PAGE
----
In cases of ordinary, non-ideological child abuse, investigation and evidence of abuse can lead to a range of outcomes, all presumably improvements of the child’s situation. At one extreme, children may be placed outside the family; at the other, stresses that have caused abuse may be ameliorated by improved housing or medical care and treatment by methods such as Child-Parent Psychotherapy. When abusive treatment occurs because of a shared belief system, and when abuse is assumed to have a beneficial effect on the child, it is much more difficult to think of ways the family can be helped--  and for that reason it is especially important for an investigation to reveal these factors in abuse. Abusive parents who believe they are doing the right thing are likely to continue their actions, but to become very careful about being detected by anyone outside their belief system. 

Several years ago, an adopted 10-year-old girl in Georgia ran away twice from her adoptive home. On the second occasion, the deputy sheriff who brought her back made an excuse to get inside the house, where he noticed that there was an alarm on the girl’s bedroom door. He knew enough to be aware of what this might mean, and an investigation of the situation was launched. Here was the complicated story: when a local couple (not the adoptive parents at the time of the runaway) had gone to Russia to adopt a boy from an orphanage, they had yielded to requests to take the boy’s sister as well.  But, it seems, they did not like her very much. They enlisted a couple of local practitioners of holding therapy to put her straight and periodically sent her to a “respite” foster home in the area. During one of the respite home visits, the first adoptive parents decided they did not want the girl any more, and they left it to the therapists and the foster parents to tell her this. The foster parents then said they would adopt her, and this was managed legally and bureaucratically--  not too hard, probably, because the people were already licensed as foster parents.

When the deputy reported what he saw in the house, a child abuse investigation followed. The adoptive parents’ fundamentalist church weighed in with many character references and statements that the couple could not possibly be abusive. In a lengthy hearing, both the character references and the facts of the girl’s treatment were considered--  but, it then transpired, the second adoptive parents had already sent her out of the state to the Seventh Day Adventist Miracle Meadows School in West Virginia, an organization frequently accused of abusive treatment of children (and recently closed down). This, of course, placed the case outside the Georgia jurisdiction.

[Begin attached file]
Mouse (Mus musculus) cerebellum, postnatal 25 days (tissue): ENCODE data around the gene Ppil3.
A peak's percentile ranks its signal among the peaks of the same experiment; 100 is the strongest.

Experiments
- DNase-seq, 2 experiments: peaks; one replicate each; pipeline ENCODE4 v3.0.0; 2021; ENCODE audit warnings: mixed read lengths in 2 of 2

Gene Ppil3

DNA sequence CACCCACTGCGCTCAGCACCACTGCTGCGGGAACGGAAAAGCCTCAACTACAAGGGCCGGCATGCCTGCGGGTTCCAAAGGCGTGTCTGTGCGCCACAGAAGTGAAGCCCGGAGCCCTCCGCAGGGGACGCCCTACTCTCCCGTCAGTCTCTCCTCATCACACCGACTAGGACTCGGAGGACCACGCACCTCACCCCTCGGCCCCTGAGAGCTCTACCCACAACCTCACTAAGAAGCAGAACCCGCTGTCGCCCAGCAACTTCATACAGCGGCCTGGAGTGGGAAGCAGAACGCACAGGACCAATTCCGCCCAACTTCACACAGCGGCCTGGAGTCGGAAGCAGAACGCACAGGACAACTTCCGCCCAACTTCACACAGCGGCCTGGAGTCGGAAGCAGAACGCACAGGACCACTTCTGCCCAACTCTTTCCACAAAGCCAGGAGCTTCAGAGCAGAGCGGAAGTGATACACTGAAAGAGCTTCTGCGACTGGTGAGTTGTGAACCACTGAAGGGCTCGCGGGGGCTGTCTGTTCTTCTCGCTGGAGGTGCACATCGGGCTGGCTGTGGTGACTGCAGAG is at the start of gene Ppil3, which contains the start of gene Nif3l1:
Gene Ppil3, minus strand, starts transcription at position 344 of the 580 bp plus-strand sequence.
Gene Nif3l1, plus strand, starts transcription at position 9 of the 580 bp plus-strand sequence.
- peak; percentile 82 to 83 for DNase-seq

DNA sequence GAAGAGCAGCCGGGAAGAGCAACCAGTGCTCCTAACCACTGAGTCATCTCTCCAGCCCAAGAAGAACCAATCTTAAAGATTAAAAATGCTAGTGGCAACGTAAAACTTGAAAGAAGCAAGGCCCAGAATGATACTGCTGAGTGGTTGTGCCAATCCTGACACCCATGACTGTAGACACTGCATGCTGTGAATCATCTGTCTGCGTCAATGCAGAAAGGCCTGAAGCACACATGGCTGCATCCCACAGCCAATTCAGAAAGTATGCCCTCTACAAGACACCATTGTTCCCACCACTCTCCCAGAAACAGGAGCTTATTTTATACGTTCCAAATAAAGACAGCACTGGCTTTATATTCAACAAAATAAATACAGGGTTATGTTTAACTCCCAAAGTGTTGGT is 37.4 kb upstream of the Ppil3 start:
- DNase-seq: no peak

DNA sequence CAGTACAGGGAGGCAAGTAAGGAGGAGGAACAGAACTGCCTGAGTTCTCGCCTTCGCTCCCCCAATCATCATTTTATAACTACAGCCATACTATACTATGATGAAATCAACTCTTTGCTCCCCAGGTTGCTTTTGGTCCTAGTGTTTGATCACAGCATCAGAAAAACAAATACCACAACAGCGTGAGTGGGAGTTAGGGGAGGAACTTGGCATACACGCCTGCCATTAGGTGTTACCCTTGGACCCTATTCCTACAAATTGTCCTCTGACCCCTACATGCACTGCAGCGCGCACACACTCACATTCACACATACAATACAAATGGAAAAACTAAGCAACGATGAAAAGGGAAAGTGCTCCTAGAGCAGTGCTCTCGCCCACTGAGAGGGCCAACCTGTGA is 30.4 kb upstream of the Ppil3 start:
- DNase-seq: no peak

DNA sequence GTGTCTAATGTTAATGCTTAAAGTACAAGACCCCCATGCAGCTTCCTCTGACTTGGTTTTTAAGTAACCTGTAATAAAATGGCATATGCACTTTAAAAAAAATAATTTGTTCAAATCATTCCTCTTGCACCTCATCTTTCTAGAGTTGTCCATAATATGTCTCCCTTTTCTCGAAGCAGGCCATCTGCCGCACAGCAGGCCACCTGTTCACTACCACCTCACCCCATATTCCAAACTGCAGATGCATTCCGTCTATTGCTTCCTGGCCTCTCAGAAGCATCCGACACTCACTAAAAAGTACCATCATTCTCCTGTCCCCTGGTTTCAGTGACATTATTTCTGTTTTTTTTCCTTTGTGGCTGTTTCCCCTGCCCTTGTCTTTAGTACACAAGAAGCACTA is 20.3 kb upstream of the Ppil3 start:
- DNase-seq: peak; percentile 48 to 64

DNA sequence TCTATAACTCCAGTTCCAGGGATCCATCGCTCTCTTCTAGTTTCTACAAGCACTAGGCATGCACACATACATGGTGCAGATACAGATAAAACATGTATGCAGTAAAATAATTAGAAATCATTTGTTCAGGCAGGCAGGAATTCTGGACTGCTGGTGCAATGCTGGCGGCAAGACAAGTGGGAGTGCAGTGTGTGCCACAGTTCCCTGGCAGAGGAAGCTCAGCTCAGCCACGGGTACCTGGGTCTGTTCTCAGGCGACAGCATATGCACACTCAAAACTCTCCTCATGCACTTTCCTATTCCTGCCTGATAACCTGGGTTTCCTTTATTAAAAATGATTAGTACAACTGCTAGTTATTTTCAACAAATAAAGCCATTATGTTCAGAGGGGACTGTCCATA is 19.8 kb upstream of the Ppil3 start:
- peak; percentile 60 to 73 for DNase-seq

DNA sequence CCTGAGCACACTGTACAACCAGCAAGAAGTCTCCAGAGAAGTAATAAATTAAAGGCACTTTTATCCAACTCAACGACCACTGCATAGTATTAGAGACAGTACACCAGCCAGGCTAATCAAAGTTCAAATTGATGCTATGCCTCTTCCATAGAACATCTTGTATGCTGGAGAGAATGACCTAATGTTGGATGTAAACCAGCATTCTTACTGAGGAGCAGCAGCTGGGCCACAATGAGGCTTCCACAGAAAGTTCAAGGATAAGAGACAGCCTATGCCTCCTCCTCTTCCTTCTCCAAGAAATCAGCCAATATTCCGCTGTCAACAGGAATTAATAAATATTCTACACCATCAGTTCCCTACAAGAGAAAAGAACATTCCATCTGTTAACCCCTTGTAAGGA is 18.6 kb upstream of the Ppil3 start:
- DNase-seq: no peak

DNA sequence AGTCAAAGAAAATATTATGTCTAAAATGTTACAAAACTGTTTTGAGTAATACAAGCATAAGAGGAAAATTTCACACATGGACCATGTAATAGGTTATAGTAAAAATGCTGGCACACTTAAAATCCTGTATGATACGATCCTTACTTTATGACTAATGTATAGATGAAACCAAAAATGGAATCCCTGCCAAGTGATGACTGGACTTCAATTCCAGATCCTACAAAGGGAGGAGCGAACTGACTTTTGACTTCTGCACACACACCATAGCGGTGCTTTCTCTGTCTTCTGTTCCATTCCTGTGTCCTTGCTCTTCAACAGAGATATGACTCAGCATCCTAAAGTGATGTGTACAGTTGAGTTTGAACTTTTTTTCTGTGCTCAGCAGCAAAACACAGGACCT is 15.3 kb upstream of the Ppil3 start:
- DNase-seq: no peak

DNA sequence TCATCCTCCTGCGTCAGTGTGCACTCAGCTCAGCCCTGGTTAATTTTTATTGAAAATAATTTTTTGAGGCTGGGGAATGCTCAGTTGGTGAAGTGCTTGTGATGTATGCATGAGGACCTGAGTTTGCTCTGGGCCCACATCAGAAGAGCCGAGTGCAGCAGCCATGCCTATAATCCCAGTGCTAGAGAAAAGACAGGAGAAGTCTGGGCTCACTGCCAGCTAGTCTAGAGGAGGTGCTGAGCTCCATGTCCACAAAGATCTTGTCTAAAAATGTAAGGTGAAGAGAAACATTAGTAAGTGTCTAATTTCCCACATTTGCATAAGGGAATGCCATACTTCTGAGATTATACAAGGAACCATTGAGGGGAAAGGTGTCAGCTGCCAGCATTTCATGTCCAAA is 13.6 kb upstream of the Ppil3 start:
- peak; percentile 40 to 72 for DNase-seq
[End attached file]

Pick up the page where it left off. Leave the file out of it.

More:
What did the Georgia deputy know he should look for? What alerted him to the fact that this was not a simple runaway situation?

Here are some items that may give away the use of coercive parenting methods that reach abusive levels:
1 . Alarms and locks on bedroom doors
2. Minimal furniture in child’s bedroom
3. No lights in bedroom
4. Alarms and locks on refrigerators and food cupboards (unless there is medical evidence of an eating problem)
5. Evidence that a child’s diet has been limited; low weight for age; neighbors or teachers have seen child look in garbage for food
6. Evidence that a child has been put to tedious, unnecessary physical work, like moving stones from one side of the yard to the other and back again
7. Literature and videos by Nancy Thomas or similar authors in the home
8. Computer searches for organizations like,,
9. Claims that the child suffers from Reactive Attachment Disorder, or simply “Attachment Disorder”
10. Claims that the child is dangerous but the parents want to keep him or her with them
11. Evidence of treatment by holding therapy
12. Evidence that a child past the toddler stage has still been fed with a baby bottle
13. Evidence that a child has not been enrolled in school or that homeschooling has been irregular
14. Family membership in a fundamentalist church that encourages adoption as part of the “Great Commission”
15. Multiple adoptions; evidence of use of “rehoming” for informal changes in child placement

Few of these facts or parent statements will be associated with non-ideological child abuse (although the two forms of abuse may overlap in their use of cages or similar restraint devices and of “hot-saucing” as a punishment). Even when there is evidence of abuse, the existence of a single one of these items does not demonstrate that investigators should pursue the case as one of ideologically-motivated mistreatment. When there are a number of these items noticed, however, it would be wise to understand that the parents in question may not be innocent simply because their character witnesses say so, nor may they be inclined to stop the abusive treatment of the current target child. Neither will they be unlikely to treat other children in the same way, because they believe it is the right thing to do.